Pinguicula seem to be the latest craze in the carnivore world. I mean, to be fair, they are compact, colorful, variable, easy to grow, and propagate well. Native to the forests of Mexico and Central America, these sticky carnivores are often found growing not in peaty bogs like their less impressive (sorry!) US counterparts, but up on trees, rock faces, and mosses. While most literature suggests using a peat based mixed but with higher proportions of perlite or sand, many growers have turned to using completely inorganic mixes for their Pinguciula, namely various mixes of lava rock, perlite, sand, crushed coral, turface, vermiculite, akadama/kanuma. I've even seen kitty litter being used, showing the tolerance of these plants and the lengths people will go to not use normal potting materials. I thought I'd give it a try, as reportedly these mixes last virtually forever, reduce the risk of rot and the dreaded browning heart disease, as well as providing the slightly alkaline conditions these plants prefer. My new inorganic mix consist of equal ratios of perlite, vermiculite, and crushed coral.
Perlite is a white, soft rock that is mostly consisted of silicon dioxide and aluminum dioxide. It's slightly basic on the pH scale. lightweight, high permeability, and retains a small amount of moisture. This all combines into a material that is perfect for Pinguicula, by keeping the media well aerated and preventing stagnant air and water. Just be careful not to breathe in the dust.
This component is somewhat controversial in that different growers either seem to love it or hate it. Vermiculite is the mineral mica that has been superheated until it expands. It has much of the same properties as perlite stated above, but holds quite a bit more water. I use it as an inorganic replacement for peat that holds slightly less water. The issue stems from the fact that when vermiculite is kept constantly wet, it tends to break down into mush that compacts and is no better than pure peat. I've avoided this issue by not letting my plants stand in water. I still use vermiculite rather than not, as I tend to underwater my Pinguicula and the little bit of moisture is lifesaving.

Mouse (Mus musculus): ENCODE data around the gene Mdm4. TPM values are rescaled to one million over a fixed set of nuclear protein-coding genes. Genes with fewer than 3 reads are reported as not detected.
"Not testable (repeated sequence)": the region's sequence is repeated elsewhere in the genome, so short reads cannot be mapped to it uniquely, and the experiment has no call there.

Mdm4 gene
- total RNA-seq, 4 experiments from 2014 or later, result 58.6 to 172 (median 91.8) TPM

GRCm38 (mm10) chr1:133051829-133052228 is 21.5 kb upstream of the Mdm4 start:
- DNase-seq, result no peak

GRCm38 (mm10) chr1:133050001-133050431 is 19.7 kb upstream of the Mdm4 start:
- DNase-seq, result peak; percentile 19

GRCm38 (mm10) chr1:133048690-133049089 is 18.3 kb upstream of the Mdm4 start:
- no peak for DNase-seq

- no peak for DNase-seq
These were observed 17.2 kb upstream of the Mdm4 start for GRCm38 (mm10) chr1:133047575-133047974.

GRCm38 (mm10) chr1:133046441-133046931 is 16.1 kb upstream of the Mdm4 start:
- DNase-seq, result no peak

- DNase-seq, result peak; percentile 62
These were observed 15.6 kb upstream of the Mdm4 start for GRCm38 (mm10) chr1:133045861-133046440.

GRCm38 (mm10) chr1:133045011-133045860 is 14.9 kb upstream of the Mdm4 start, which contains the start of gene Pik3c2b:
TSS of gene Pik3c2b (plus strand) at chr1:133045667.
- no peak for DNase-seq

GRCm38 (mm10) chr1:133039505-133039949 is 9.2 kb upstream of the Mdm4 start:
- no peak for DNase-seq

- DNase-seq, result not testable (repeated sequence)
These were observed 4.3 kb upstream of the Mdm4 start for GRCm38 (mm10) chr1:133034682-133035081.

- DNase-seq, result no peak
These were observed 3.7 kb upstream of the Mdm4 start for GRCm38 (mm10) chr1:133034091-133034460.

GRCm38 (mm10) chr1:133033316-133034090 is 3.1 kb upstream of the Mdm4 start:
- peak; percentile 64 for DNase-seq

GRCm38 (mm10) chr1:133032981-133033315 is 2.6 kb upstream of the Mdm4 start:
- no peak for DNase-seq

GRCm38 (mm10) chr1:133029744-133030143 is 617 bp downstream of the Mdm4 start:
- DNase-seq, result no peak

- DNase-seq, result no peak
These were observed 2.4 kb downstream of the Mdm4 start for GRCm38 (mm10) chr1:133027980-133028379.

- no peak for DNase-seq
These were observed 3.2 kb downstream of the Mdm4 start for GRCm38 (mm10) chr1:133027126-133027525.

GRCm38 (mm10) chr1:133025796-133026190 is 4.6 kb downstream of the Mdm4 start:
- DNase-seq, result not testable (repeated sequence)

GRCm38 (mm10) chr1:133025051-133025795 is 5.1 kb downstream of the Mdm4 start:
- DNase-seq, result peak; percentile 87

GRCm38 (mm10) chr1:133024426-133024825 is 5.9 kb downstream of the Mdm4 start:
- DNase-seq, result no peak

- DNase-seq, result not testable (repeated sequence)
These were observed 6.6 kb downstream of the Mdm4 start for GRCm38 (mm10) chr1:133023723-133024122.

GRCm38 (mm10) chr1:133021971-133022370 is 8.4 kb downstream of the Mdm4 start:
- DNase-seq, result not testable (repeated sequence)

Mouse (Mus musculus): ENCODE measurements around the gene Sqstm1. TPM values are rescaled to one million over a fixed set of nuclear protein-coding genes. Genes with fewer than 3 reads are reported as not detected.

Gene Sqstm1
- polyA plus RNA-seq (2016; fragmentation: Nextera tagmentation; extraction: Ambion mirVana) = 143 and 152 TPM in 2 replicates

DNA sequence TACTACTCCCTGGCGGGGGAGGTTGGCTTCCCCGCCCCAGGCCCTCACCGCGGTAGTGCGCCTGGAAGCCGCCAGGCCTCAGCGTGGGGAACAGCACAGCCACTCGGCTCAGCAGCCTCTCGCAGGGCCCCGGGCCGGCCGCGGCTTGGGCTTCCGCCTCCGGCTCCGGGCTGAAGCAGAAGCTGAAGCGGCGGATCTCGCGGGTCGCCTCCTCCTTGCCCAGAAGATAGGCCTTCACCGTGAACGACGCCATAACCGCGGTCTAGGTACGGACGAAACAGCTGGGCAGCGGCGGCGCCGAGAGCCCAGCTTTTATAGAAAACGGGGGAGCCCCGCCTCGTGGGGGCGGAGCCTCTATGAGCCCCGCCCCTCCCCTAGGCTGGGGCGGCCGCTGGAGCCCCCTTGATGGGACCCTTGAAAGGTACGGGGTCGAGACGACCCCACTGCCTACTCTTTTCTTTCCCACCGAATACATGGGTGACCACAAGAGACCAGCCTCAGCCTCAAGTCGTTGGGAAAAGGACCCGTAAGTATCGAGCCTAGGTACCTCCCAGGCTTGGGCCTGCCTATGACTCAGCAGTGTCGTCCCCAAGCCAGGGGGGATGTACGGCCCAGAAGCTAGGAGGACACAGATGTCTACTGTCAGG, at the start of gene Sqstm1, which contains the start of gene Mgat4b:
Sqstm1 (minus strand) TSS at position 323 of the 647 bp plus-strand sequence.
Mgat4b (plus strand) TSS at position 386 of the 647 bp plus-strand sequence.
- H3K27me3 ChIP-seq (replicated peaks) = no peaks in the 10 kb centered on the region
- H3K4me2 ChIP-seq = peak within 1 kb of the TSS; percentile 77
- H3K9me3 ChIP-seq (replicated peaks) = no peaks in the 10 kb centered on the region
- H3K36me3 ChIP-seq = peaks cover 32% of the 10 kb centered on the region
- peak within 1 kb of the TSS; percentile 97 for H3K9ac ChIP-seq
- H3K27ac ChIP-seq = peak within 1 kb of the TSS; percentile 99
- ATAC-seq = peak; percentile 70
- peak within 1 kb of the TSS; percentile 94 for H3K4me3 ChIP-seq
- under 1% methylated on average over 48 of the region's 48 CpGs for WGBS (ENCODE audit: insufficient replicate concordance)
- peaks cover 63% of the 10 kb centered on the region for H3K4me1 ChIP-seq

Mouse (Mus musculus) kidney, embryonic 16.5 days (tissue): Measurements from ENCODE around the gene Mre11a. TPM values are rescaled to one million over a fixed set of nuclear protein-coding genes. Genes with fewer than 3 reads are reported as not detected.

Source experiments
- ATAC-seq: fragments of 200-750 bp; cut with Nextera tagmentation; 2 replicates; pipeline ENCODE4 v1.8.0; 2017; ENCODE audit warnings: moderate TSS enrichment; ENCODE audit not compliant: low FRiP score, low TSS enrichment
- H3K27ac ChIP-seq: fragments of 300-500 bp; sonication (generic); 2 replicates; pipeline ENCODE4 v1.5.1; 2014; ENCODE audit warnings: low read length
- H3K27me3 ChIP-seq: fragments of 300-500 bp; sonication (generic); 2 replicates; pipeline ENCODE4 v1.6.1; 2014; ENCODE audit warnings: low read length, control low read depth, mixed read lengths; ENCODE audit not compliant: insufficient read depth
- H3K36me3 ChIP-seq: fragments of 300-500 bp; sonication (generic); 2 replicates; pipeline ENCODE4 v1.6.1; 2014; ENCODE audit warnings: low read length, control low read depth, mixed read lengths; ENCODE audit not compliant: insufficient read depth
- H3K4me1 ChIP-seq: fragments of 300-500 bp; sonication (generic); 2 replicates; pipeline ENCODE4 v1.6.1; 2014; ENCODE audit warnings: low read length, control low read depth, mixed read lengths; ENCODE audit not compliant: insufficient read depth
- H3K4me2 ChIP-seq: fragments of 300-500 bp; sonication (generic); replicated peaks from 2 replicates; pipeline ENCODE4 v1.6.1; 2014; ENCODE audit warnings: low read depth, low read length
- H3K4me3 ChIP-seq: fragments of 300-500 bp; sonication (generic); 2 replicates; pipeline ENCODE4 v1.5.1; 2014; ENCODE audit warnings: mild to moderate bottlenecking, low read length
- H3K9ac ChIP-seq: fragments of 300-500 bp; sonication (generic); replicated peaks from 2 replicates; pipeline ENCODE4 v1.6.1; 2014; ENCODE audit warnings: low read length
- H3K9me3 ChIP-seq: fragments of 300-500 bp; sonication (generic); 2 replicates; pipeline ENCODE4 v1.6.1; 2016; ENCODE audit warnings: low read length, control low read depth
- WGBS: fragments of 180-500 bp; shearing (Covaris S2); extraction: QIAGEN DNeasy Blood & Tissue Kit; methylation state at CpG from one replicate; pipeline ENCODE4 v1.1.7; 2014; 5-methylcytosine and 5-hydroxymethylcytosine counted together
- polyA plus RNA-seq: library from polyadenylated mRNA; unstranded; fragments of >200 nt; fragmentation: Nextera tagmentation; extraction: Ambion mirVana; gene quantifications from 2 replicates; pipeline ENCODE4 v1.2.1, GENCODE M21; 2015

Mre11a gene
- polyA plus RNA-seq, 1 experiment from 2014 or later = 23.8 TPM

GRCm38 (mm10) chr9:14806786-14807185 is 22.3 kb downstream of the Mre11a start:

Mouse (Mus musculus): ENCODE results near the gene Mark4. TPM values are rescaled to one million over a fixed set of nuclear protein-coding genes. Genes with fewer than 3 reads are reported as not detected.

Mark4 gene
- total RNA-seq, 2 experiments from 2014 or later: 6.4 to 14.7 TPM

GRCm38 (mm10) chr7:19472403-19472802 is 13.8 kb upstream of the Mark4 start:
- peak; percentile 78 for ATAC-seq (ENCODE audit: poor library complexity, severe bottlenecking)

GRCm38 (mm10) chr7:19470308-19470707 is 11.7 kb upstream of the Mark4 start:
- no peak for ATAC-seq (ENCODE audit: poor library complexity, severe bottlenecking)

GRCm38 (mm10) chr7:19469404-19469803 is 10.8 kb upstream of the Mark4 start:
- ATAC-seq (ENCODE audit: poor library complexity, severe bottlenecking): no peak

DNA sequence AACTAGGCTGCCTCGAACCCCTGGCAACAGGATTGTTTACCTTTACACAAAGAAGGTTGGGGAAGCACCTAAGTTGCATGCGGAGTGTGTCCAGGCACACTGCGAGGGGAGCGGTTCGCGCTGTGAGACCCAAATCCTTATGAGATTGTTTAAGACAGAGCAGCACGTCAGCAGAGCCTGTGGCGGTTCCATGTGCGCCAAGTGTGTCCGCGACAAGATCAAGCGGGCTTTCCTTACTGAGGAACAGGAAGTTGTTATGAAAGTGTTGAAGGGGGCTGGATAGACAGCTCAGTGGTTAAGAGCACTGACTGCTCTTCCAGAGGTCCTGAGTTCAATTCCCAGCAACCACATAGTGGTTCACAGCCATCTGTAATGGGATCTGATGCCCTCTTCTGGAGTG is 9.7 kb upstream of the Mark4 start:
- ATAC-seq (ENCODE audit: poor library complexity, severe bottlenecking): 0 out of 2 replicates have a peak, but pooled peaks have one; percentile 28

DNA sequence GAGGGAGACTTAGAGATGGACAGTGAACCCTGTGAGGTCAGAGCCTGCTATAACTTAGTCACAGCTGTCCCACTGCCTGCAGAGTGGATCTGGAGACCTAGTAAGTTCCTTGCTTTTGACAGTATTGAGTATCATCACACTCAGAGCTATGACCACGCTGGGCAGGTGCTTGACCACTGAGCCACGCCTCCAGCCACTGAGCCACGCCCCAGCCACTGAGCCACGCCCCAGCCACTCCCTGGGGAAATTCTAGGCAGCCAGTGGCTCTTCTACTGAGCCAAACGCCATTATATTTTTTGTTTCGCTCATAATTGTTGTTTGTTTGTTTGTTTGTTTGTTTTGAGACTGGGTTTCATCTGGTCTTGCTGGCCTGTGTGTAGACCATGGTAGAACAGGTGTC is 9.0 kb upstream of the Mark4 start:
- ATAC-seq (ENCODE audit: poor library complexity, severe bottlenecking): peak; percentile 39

Crushed Coral (Aragonite)
This additive is a relatively new development in the Pinguicula growing world. Crushed coral is often sold to fish hobbyists as a substrate for their tanks, acting as a pH buffer and adding calcium to the water. Since many Pinguicula are found on limestone cliffs, this increase in pH and calcium is welcome by many plants. I picked up a 10 pound bag of this stuff at my local pet store, and the consistency is like that of coarse sand. It doesn't seem to hold water particularly well, and I imagine it plays the same role as coarse silica sand. However, Pinguicula seem to appreciate the slightly alkaline pH of the media, especially if you're using peat.
Other Media Additives
Turface seems to be a very popular media for Pinguicula, given it's neutral pH, ability to absorb water, and it's coarse nature. This is one addiitive I plan to try out soon, especially given it's cheap price and some species' need for a coarse, well draining mix (looking at you, immaculata).
Akadama/Kanuma is a popular heated clay rock that's used for bonsai. Recently, growers have been using it for the likes of Heliamphora, Drosera, and ultramafic Nepenthes. (N. pervelii seems to prefer this media over traditional sphagnum). It has much of the same properties as turface and perlite, as well as being exceptionally high in quality and price. It's also slightly acidic, so due to that fact and the price tag, I'll stick to using this on Nepenthes.
Lava Rock and Pumice are two closely related rock additives that offer the same benefits of perlite or turface. It can be hard to fine grain sizes small enough to use for Pings, as garden centers usually sell them in the sizes of large grapes. However, these larger rocks are perfect for mounting pings onto them, and creating a breathtaking display. The only species I have mounted is my ugly, no good P. laxifolia, which only grows hanging off of rock faces in the wild.
I'll update the progress of these newly potted plants in the future, and if all looks good, I'll be transitioning almost all of the pings into inorganic. However, it's important to note that several species, namely P. gigantea/Alfred Lau 13 and P. emarginata grow relatively damp, and may appreciate the addition of peat or vermiculite. Species like P. mesophytica (which if anyone has, please snendn) prefer a mossy mix with sphagnum. Stay tuned for more blog posts, and until next time!